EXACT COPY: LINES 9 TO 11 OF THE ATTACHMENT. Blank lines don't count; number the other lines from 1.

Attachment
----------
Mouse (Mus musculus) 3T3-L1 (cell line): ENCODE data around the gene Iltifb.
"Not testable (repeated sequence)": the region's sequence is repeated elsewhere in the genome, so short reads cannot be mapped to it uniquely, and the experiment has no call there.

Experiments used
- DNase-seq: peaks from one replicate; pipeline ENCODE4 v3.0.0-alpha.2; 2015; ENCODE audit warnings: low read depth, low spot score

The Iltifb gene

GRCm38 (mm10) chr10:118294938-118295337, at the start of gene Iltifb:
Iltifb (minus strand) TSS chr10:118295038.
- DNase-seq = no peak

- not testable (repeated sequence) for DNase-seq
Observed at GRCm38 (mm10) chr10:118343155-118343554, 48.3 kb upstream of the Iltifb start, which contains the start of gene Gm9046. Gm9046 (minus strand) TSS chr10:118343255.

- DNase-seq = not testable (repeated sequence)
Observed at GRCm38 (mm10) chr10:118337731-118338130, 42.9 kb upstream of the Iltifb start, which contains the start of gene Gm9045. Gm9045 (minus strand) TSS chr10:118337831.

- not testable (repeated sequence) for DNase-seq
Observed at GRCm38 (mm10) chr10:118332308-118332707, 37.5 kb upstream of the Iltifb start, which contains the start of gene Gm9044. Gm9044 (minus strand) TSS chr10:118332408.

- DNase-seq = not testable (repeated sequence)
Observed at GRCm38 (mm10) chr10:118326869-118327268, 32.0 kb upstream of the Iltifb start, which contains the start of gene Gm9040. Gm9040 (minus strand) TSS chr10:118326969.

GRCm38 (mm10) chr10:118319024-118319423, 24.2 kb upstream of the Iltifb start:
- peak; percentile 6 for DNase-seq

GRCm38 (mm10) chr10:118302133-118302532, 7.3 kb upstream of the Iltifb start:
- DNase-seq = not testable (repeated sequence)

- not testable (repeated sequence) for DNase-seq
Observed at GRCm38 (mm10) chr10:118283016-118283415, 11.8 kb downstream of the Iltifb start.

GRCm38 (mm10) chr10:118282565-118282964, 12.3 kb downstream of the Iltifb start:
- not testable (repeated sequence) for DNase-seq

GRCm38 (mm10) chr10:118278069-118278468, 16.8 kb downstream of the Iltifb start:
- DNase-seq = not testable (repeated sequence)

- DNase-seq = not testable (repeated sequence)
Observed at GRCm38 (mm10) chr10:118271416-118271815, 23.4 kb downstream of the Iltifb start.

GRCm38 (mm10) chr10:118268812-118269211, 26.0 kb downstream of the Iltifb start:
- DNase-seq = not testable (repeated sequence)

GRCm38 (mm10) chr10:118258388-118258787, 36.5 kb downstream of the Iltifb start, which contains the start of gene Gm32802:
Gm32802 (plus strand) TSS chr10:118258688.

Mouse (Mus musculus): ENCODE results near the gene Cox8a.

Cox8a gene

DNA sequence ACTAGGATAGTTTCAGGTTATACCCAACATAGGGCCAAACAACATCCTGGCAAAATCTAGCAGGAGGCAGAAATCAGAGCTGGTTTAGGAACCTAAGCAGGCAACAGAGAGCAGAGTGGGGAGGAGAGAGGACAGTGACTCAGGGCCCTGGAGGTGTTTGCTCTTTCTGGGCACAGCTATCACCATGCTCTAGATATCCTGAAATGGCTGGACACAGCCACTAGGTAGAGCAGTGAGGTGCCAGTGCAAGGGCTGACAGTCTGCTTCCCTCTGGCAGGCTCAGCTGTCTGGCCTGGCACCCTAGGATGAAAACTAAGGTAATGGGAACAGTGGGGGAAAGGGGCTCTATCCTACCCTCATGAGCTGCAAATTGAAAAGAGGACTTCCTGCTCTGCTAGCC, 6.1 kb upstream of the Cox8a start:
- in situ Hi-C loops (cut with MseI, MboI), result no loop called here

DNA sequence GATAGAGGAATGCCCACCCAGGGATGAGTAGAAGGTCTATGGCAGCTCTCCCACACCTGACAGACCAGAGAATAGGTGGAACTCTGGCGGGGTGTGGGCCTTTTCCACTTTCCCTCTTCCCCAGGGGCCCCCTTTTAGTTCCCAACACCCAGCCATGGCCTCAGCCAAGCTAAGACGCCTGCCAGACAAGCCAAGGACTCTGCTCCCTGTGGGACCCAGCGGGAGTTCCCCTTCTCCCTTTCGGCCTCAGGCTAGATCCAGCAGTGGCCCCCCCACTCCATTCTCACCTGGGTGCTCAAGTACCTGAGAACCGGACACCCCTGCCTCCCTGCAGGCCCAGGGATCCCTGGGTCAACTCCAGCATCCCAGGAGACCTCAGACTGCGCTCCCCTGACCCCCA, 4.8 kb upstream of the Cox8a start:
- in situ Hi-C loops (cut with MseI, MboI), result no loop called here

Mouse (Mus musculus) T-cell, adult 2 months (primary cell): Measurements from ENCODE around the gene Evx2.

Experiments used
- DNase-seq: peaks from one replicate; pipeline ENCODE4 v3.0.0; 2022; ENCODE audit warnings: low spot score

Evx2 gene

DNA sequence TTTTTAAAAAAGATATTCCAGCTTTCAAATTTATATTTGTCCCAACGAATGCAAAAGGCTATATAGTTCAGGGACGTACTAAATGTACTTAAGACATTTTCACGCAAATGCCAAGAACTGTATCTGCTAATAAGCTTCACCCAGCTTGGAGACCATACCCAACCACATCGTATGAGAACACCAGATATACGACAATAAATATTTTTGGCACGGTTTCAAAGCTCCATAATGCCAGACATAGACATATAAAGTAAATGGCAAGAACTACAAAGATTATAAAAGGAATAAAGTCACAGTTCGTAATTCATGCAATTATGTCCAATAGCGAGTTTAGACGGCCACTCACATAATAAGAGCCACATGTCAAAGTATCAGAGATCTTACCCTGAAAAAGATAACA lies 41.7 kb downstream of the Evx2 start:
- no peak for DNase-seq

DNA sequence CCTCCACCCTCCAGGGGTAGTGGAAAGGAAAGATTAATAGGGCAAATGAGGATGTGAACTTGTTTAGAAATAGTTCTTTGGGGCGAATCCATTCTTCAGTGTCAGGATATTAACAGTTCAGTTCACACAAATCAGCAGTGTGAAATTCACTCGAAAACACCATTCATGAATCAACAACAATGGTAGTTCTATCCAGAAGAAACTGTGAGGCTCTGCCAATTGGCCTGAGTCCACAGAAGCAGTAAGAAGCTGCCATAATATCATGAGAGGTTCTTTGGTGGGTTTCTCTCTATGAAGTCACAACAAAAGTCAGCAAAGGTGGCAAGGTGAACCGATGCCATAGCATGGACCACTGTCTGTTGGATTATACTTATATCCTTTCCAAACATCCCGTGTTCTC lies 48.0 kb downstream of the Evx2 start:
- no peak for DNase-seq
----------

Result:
- not testable (repeated sequence) for DNase-seq
Observed at GRCm38 (mm10) chr10:118343155-118343554, 48.3 kb upstream of the Iltifb start, which contains the start of gene Gm9046. Gm9046 (minus strand) TSS chr10:118343255.

- DNase-seq = not testable (repeated sequence)